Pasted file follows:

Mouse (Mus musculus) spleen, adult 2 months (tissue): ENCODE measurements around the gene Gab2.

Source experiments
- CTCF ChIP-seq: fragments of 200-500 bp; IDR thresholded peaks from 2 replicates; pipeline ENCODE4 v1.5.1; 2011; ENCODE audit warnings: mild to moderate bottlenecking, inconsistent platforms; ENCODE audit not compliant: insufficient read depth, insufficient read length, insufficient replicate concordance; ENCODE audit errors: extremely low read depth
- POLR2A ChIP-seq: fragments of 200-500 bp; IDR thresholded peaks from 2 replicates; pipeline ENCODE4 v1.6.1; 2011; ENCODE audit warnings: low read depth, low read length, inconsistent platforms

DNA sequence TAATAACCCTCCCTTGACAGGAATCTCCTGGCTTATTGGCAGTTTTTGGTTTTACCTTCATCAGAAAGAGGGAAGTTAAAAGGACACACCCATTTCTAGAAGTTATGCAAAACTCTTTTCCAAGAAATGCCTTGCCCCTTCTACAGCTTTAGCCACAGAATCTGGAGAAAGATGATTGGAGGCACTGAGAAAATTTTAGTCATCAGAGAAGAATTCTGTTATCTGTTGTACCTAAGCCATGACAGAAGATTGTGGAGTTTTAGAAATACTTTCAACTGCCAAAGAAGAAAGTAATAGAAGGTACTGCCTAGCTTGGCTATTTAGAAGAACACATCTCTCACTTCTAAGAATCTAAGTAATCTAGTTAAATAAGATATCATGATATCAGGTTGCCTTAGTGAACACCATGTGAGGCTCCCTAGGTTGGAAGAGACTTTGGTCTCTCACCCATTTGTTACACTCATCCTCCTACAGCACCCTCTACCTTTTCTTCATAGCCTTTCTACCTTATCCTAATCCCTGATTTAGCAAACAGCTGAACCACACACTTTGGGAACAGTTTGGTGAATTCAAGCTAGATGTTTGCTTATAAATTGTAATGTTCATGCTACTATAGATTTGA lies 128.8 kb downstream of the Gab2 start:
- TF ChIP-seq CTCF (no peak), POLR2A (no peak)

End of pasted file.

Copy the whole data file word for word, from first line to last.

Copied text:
Mouse (Mus musculus) spleen, adult 2 months (tissue): ENCODE measurements around the gene Gab2.

Source experiments
- CTCF ChIP-seq: fragments of 200-500 bp; IDR thresholded peaks from 2 replicates; pipeline ENCODE4 v1.5.1; 2011; ENCODE audit warnings: mild to moderate bottlenecking, inconsistent platforms; ENCODE audit not compliant: insufficient read depth, insufficient read length, insufficient replicate concordance; ENCODE audit errors: extremely low read depth
- POLR2A ChIP-seq: fragments of 200-500 bp; IDR thresholded peaks from 2 replicates; pipeline ENCODE4 v1.6.1; 2011; ENCODE audit warnings: low read depth, low read length, inconsistent platforms

DNA sequence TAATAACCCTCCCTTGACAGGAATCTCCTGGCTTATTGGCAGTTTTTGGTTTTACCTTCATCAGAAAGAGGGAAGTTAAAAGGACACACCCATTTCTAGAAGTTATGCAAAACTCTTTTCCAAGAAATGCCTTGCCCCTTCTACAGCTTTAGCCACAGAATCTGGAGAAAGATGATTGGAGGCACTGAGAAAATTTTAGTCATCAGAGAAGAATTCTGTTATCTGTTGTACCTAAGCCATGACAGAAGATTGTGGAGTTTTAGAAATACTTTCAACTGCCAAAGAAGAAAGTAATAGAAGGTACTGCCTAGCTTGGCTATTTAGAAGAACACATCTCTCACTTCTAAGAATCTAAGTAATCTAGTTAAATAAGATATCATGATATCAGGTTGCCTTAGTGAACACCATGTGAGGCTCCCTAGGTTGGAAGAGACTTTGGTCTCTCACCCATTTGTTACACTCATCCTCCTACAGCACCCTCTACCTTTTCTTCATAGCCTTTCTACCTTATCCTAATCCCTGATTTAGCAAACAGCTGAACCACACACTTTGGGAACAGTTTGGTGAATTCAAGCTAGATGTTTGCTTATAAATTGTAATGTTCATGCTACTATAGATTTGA lies 128.8 kb downstream of the Gab2 start:
- TF ChIP-seq CTCF (no peak), POLR2A (no peak)